The first year it was a small class but WSU has now paired with the other universities in the state to create a preparation class. There, interns get to know each other and learn how Utah politics works.McNamara said educators learned it was easier for lawmakers to talk to a combined group of students. “Plus I think there’s real value in having them all down at Capitol. They get know each other and learn from each other,” she said.The students spend all day in a class at the Capitol, where speakers teach them about the legislative process and the role of interns. Gov. Gary Herbert visited the class earlier this semester.“I’ve heard it compared to drinking out of a fire hydrant,” said Marty Holmes, a WSU student majoring in criminal justice who is interning for Oda. Holmes said he plans to work in government in law enforcement and this gives him an a chance to be apart of something bigger than himself.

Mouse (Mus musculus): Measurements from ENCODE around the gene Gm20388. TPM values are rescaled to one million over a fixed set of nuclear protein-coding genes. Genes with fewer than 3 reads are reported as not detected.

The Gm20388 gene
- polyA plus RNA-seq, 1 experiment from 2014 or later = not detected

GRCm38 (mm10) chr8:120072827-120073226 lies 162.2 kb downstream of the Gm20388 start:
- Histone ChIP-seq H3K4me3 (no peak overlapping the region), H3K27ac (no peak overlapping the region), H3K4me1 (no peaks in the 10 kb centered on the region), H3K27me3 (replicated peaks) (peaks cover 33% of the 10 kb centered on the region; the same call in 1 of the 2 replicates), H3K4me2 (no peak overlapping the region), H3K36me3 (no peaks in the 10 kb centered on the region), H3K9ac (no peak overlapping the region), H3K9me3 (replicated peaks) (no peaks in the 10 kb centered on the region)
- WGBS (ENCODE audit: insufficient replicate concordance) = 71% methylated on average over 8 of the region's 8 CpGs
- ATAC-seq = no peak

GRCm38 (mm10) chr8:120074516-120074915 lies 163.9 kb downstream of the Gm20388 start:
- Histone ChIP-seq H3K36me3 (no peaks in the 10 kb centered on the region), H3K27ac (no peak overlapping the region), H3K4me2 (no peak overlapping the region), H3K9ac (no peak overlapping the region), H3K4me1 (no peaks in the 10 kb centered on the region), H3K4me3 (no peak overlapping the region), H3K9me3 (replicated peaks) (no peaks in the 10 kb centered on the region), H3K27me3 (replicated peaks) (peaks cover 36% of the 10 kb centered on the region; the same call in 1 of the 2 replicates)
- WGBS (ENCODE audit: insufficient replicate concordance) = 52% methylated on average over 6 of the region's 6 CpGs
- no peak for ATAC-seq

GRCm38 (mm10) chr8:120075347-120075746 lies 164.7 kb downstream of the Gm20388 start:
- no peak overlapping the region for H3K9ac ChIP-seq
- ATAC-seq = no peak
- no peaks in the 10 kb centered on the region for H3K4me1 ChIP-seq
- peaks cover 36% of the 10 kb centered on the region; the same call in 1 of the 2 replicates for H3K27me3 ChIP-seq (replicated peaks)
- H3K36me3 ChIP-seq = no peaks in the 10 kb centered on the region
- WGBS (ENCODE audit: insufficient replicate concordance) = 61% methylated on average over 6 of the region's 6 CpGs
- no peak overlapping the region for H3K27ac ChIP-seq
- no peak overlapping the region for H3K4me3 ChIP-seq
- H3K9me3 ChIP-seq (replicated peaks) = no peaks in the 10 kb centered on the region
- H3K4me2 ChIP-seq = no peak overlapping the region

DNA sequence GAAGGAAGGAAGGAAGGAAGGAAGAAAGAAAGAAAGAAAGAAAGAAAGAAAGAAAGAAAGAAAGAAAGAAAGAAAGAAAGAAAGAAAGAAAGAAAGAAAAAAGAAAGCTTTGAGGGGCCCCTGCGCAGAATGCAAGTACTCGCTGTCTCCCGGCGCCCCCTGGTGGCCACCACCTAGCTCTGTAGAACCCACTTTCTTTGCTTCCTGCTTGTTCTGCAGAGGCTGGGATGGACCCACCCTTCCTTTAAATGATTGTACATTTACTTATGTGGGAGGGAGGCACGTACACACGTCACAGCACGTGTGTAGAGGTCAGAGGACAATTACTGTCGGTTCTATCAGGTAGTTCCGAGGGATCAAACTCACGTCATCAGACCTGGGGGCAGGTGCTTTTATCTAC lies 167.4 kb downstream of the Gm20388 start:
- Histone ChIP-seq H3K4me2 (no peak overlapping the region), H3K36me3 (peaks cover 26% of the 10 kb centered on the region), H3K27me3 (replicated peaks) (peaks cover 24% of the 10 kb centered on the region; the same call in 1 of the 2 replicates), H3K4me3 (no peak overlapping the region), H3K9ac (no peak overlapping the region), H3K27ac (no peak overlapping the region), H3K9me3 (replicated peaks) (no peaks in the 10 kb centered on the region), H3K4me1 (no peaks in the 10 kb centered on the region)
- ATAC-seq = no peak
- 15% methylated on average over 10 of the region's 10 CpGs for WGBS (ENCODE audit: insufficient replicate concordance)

The Utah State Legislature works part time throughout the year, but meets full time for a 45-day session from January through March. Lawmakers do not have staff, so interns help them keep their schedule, make appointments, research issues and serve constituents.
“I don’t even know of another program that is just like this one (in the United States). Our interns serve as staff during the session,” McNamara said.
Oda said the primary intern responsibility is keeping House and Senate members on schedule. They make sure legislators get to committee meetings and also track bills.
McNamara said students gain from the experience in multiple ways. She says they learn how laws are made and how bills are killed. They also learn how the media and the public all play a role in the political process.
“They have to be good,” she said. “They represent Weber State and the Walker Institute.”